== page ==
Grass-Fed Beef in Kern County

FARMS Advanced Program | Kern County | November 6, 2018

Participating School
Independence High School
Ridgeview High School
Bakersfield Christian High School

Partners/Landowners
Debbie Wise, Owner of Red House Beef
Jessica Pounds, Owner of Moo Creamery Restaurant

Red House Beef’s grass-fed operation is a beautiful sight as you drive down Enos Ln (Hwy 43). Students met at RedHouse on a beautiful morning. We climbed the stairs to a roof-top porch where the view of the entire ranch could be seen. There is something about all of that green grass with cattle grazing, chickens clucking, and that makes you feel like all is right with the world.

Students had the opportunity to take part in the full ranch to table experience at Redhouse while learning what it takes to maintain pastures in a clean environment. Students took pasture samples and learned about the evaluation of the samples done in the lab. The lab is looking for vitamin content as well as pesticide-free, clean samples. Redhouse is not an organically certified, but they do follow as many of the practices as they can to stay “clean” and “Grass Fed” certified.

We discussed mob grazing, the benefits of grass-finished meats and got to take part in weight and health checks. Students ran the chute and experienced pulling tags, retagging, and treating common pink eye using patches instead of antibiotics.

We washed up and it was time for the best burgers ever! Our friends over at Moo Creamery prepared lunch for the whole group. We got to talk to owner Jessica Pounds about her restaurant and her desires behind selecting local vendors (like Redhouse) to feature in Moo’s dishes. Our meal was full of meaningful conversations with questions that get us excited for the future of agriculture.

We discussed the advantages of using poultry for pest management. Redhouse chickens follow the herd of cattle. When the cattle graze for a few days in one pasture they are moved to the next. The chickens are brought into the already grazed pasture to eat pests and fertilize the pasture. The chickens are housed in wagons – a triangular coop on wheels. Debbie Wise, the owner of Redhouse, shared with the students that she is learning about poultry and one of the struggles she has been having is that in certain breeds it is difficult to sex them and she wants to be sure on the ratio of males to females. Little did she know that our very own student, Joshua Crain is a poultry expert and is looking to major in Poultry Science. Joshua, a Junior at Independence High School, shared his knowledge with Debbie on the process of sexing the chickens.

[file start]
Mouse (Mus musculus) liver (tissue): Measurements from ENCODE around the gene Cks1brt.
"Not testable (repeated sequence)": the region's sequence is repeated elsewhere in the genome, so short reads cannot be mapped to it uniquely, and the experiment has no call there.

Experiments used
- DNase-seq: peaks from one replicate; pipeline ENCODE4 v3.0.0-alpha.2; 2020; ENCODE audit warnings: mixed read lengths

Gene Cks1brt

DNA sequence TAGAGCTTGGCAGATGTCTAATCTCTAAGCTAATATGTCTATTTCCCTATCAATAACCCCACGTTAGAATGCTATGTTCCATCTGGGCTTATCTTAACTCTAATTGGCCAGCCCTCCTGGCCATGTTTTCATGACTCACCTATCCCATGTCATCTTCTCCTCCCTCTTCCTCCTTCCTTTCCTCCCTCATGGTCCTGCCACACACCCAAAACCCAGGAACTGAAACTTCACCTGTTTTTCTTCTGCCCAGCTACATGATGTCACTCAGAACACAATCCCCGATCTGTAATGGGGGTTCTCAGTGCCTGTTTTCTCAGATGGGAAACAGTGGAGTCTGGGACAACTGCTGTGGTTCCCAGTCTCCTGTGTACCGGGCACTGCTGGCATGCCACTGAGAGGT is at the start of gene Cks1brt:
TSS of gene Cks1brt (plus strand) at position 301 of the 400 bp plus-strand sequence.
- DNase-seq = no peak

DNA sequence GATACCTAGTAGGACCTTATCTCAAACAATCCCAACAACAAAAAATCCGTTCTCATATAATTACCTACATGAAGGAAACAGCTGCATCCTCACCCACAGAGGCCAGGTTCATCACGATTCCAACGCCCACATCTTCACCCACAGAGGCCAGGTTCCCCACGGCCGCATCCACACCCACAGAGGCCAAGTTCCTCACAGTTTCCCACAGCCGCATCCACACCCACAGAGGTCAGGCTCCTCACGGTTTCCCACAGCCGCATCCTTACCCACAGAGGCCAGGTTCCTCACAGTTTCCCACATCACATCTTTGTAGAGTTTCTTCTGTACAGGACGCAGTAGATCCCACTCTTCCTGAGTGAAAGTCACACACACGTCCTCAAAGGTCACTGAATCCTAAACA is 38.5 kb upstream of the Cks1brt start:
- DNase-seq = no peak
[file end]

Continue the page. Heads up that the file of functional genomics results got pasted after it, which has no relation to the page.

We had a great day learning about a natural approach to ranching. Our livestock students learned that there are new approaches when it comes to cattle management

I.P.M. 101

FARMS Advanced: Kern County: October 16, 2018

Kern County Cooperative Extension

Field Day Host(s) and Mentors:
Dr. Brian Marsh, County Director UCCE Kern County/Agronomy Advisor
David Haviland, Entomology and IPM Adviser, UCCE Kern County
Dr. Mohammed Yaghmour, Area Orchard Systems Advisor, UUCE Kern County
Julie Finzel, Livestock and Natural Resources Advisor, UCCE Kern County

Theme: Introduction to Integrated Pest Management

Summary of the Day:

We are so excited to kick off our FARMS Advanced program where we are studying Integrated Pest Management (I.P.M.). We have a total of 7 students from the following high schools Bakersfield Christian High School, Frontier High School, Independence High School, and Ridgeview High School. For our first Field Day, we visited the Kern County Cooperative Extension.

The services that our local Cooperative Extension provides are vast! Students toured and learned from our local advisors about the history of the Cooperative Extension providing insight into the services they provide and why – the foundation in which the Cooperative Extension was created. We then jumped right into Integrated Pest Management – our FARMS Advanced area of study for this school year.

What is Integrated Pest Management? The Cooperative Extension provided students with the ability to dig in to many aspects of Integrated Pest Management (I.P.M). Entomologist, David Haviland walked students through an interactive brainstorming session asking students to share different ways they manage pests at home. Through a hands on activity on identifying pest and beneficial pests, students soon realized that they have been using Integrated Pest Management for years and didn’t even know it. Students were able to spend time in the lab at the Cooperative Extension searching for Naval Orange Worm, a particularly pest worm that invades almonds and oranges. The day was packed with information like Safety of Pesticide Use, Plant Pathology, Biological Controls of Crop Pests, Regulation, Controlling Weeds and Invasive Plants, and finally a Case Study to bring it all together.

Students search for Naval Orange Worm

Dr. Haviland Teaching About Naval Orange Worm

Kern Advanced Students Study IPM